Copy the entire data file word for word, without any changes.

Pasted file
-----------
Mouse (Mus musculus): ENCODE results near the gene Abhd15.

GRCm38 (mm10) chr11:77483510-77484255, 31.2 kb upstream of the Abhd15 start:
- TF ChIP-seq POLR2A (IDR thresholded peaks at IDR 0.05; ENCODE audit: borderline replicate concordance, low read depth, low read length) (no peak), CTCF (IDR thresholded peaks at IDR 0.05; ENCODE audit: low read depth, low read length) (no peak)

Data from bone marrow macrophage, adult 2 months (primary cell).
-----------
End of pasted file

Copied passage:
Mouse (Mus musculus): ENCODE results near the gene Abhd15.

GRCm38 (mm10) chr11:77483510-77484255, 31.2 kb upstream of the Abhd15 start:
- TF ChIP-seq POLR2A (IDR thresholded peaks at IDR 0.05; ENCODE audit: borderline replicate concordance, low read depth, low read length) (no peak), CTCF (IDR thresholded peaks at IDR 0.05; ENCODE audit: low read depth, low read length) (no peak)

Data from bone marrow macrophage, adult 2 months (primary cell).